Online Manual for the Forest Tree Seeds of Kerala

A Kerala Forest Department Funded Project

Dr. K Sudhakara
Professor & Head of the Department
Dept. of Silviculture & Agroforestry
College of Forestry, Kerala Agricultural University, Thrissur 680 656
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Scientific Name  Alnus nepalensis D.Don
Vernacular name  Alnus (Malayalam); Alnus (Tamil); Alnus (Kannada) (Chacko et al., 2002).
Common name  Nepalese alder (Chacko et al., 2002; Troup, 1921). Indian alder, Udis.
Synonyms  Alnus mairei A. Leveille, Clethropsis nepalensis Spach. (Chacko et al., 2002).
Family  Betulaceae
Origin  Burmese hills.
Distribution  Native of Burmese hills and the Himalayas from 1000 m to 3000 m above sea level. Planted extensively in the hills of Northern and Southern India (Chacko et al., 2002).
Description  Fast growing, shade tolerant, large deciduous tree with 30 m height, and breast height diameter of 80 cm with straight cylindrical bole (Chacko et al., 2002).
Flowering season  April to June (Bose et al., 1998). September to November (Troup, 1921).
Fruiting season  February to March (Troup, 1921). December to January (Sen Gupta, 1937; Chacko et al., 2002).
Flowers  Flowers in group of 5-12, subtended by both bracts and bracteoles, perianth 4-lobed, stamens 4. Male catkins slender to 12 cm in terminal drooping clusters. Female clusters cone-like, becoming woody (Sahni, 2000). Inflorescence axillary or terminal; male spikes: panicled, pendulous, 10-20 cm long; flowers in groups of 5-12, subtended by both bracts and bracteoles; perianth 4-lobed; stamens 4, with ciliate scales; female spikes: 6-10 mm long, in groups, pendulous; bracteoles 2-4; perianth absent; ovary 2-celled, 1 ovule in each cell (Bose et al., 1998).
Fruits  Ovoid, woody cone, 1-2.5 cm long. Cones 1.2-2.5 x 0.7 cm in erect clusters. Nutlet with a narrow papery wing (Sahni, 2000). Fruit, spikes, 12 x 7 mm, ovoid or cylindrical, short peduncled in lateral panicles (Chacko et al., 2002).
Fruit type  Cones.
Seeds  Nuts with a narrow membranous wing (Chacko et al., 2002; Troup, 1921).
Seed length  1 mm (Chacko et al., 2002).
Seed width 
Seed thickness 
Seed weight  5,29,110 seeds/kg (Sen Gupta, 1937; Chacko et al., 2002); 28,57,142 seeds/ kg; 2,18,000 to 30,00,000 seeds /kg (Carlowitz, 1991; Chacko et al., 2002).
Seed dispersal  Wind dispersal.
Seed Collection  Fruits are collected from the trees by lopping off the branches before they dehisce (Chacko et al., 2002).
Transportation of seeds  Fruits collected in plastic / cotton / polythene bags are packed and transported. Tight packing may be avoided if the fruits are moist (Chacko et al., 2002).
Seed processing  Cones are sun-dried and beaten with a stick to release the seeds. Care should be taken during extraction of seeds as they are easily blown by wind (Chacko et al., 2002).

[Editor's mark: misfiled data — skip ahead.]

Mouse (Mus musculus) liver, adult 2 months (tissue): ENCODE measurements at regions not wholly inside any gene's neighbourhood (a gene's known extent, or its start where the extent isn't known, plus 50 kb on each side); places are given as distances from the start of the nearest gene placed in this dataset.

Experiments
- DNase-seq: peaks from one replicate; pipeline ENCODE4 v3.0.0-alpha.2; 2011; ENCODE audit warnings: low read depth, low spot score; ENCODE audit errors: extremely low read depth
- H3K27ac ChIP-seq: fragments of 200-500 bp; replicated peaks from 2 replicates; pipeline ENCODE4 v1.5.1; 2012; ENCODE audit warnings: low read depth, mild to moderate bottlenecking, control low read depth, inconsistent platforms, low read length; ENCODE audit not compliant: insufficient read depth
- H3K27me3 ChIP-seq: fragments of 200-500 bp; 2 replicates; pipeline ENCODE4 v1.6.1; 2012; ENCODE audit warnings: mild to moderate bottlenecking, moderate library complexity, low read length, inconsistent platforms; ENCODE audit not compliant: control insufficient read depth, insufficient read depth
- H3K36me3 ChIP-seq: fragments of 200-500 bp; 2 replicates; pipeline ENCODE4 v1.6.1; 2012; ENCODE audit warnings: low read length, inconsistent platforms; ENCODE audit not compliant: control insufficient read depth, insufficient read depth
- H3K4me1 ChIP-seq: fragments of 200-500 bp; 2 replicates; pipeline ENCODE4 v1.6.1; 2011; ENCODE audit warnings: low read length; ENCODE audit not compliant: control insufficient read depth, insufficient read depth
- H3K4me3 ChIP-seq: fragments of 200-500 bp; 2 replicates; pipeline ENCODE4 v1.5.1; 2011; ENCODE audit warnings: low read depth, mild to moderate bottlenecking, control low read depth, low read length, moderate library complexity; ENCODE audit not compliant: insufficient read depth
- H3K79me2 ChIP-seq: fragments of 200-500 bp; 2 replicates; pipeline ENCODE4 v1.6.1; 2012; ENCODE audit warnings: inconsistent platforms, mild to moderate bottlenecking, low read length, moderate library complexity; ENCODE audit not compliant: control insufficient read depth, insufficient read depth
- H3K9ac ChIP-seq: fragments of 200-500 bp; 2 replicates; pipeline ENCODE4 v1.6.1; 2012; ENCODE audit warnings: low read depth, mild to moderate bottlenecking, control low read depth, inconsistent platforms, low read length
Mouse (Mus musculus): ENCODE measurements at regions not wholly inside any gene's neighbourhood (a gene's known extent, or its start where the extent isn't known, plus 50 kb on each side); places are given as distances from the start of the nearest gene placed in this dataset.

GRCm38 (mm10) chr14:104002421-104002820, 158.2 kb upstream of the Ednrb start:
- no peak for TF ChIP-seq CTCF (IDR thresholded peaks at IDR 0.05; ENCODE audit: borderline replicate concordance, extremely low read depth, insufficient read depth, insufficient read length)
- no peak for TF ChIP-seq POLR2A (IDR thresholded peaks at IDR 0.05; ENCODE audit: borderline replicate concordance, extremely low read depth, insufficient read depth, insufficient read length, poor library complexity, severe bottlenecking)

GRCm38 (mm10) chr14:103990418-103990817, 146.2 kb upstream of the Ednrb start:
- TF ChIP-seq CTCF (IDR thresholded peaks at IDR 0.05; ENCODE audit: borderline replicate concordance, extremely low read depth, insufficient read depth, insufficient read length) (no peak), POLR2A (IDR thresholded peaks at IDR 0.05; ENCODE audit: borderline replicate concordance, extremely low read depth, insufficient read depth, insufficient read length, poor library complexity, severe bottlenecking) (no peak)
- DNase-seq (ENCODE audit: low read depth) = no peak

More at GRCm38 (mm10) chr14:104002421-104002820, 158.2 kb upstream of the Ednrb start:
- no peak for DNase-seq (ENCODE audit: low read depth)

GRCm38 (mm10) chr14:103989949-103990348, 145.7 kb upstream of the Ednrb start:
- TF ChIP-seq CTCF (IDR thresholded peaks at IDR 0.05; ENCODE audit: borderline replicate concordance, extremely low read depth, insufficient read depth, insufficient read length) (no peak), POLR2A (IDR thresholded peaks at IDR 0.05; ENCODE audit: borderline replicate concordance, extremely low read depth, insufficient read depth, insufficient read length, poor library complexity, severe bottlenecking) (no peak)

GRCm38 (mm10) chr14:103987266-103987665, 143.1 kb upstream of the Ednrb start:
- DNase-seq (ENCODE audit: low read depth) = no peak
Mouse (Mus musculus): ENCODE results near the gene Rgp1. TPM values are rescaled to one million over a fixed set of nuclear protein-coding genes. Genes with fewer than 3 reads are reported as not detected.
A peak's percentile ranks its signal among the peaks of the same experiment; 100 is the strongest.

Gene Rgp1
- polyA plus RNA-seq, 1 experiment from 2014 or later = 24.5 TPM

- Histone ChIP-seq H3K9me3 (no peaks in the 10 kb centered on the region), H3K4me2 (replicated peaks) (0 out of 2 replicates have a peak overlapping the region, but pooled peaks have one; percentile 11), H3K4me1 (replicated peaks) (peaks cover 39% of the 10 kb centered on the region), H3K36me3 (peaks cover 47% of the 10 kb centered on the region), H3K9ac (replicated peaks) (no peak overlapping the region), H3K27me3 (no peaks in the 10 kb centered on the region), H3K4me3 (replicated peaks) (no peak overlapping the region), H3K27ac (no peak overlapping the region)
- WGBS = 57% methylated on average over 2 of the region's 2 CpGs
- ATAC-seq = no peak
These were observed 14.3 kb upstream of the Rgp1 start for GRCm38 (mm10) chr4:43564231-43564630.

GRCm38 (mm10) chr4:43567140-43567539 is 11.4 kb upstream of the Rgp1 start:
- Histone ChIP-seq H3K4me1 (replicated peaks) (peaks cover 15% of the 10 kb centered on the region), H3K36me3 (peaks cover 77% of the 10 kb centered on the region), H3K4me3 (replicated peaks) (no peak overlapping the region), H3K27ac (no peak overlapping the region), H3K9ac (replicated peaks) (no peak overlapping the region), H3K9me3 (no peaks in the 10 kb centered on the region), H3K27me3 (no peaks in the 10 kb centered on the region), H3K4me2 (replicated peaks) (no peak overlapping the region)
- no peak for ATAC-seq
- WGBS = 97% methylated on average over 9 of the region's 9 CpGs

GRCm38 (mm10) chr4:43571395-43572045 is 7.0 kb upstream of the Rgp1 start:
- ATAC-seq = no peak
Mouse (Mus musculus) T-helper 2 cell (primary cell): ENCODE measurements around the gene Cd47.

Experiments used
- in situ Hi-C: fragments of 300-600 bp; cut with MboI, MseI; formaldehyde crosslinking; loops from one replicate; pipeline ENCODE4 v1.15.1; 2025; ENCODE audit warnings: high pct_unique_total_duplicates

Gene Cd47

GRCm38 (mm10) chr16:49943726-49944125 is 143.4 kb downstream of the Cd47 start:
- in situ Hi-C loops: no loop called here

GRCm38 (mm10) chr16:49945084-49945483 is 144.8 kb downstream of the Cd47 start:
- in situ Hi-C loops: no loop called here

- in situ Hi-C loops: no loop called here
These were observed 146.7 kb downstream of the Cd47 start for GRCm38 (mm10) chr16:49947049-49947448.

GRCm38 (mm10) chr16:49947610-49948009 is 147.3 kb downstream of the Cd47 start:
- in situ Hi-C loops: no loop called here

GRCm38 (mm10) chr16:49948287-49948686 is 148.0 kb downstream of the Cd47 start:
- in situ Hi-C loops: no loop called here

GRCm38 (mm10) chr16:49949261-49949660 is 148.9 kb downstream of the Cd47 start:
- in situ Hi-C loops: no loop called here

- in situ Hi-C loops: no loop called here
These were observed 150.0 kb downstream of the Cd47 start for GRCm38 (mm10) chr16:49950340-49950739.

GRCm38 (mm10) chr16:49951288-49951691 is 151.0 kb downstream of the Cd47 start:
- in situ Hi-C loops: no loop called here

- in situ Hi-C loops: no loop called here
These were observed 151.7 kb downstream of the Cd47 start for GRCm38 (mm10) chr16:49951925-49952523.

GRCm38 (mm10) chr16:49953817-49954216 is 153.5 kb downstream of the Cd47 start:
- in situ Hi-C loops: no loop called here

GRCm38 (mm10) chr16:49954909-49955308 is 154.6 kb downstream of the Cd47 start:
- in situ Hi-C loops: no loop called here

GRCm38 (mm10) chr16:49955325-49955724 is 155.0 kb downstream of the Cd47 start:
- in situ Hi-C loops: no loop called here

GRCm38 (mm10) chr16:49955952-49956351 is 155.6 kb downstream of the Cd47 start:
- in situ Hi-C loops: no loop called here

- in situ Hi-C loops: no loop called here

Seed storage  Orthodox (Napier and Robbins, 1989; CABI, 1998). Seeds can be stored in sealed polythene bags, plastic container and kept in a cool place for more than one year (Napier and Robbins, 1989).
Viability period  Seed kept in unsealed containers absorbs moisture very quickly and loose viability in a few months (Napier and Robbins, 1989; Chacko et al., 2002).
Seed emptiness  Low (Chacko et al., 2002).
Seed pre treatment  Not necessary (Chacko et al., 2002).
Germination type  Epigeal (Chacko et al., 2002).
Germination percentage  70 (Carlowitz, 1991; Chacko et al., 2002).
Germination period  7 to 30 days (Napier and Robbins, 1989; Chacko et al., 2002).
Nursery technique  Seeds are sown in plastic trays containing vermiculite and watered. The seedlings are potted in polythene bags of size 10 x 20 cm when they have 2 to 4 primary leaves and should be maintained under shade. The growth of seedlings is slow (Chacko et al., 2002).
Method of propagation  By seed.
Vegetative propagation 
Pests  No information (Chacko et al.,2002).
Diseases  Eleven fungi, bacteria and actinomycetes were recorded. Alternaria sp., Chlamydomyces palmarum are the important fungi recorded (Mohanan and Anil Chandran, 2001; Chacko et al., 2002).
Medicinal properties  The astringent alder is employed most often as a mouthwash and argle for tooth, and throat problems. Leaves are used to help reduce breast engorgement in nursing mothers. A decoction of bark is used for the treatment of external bleeding and to heal wounds (Sahni, 2000).
Uses  Wood yields 39% pulp suitable for news print production and for ordinary wrapping and writing paper. Leaves are sometimes used as fodder. The bark contains 7% tannin, used in dyeing (Bose et al., 1998).
Wood properties  Wood light pinkish brown, soft, light and even-grained (Troup, 1921).
References  Get ...
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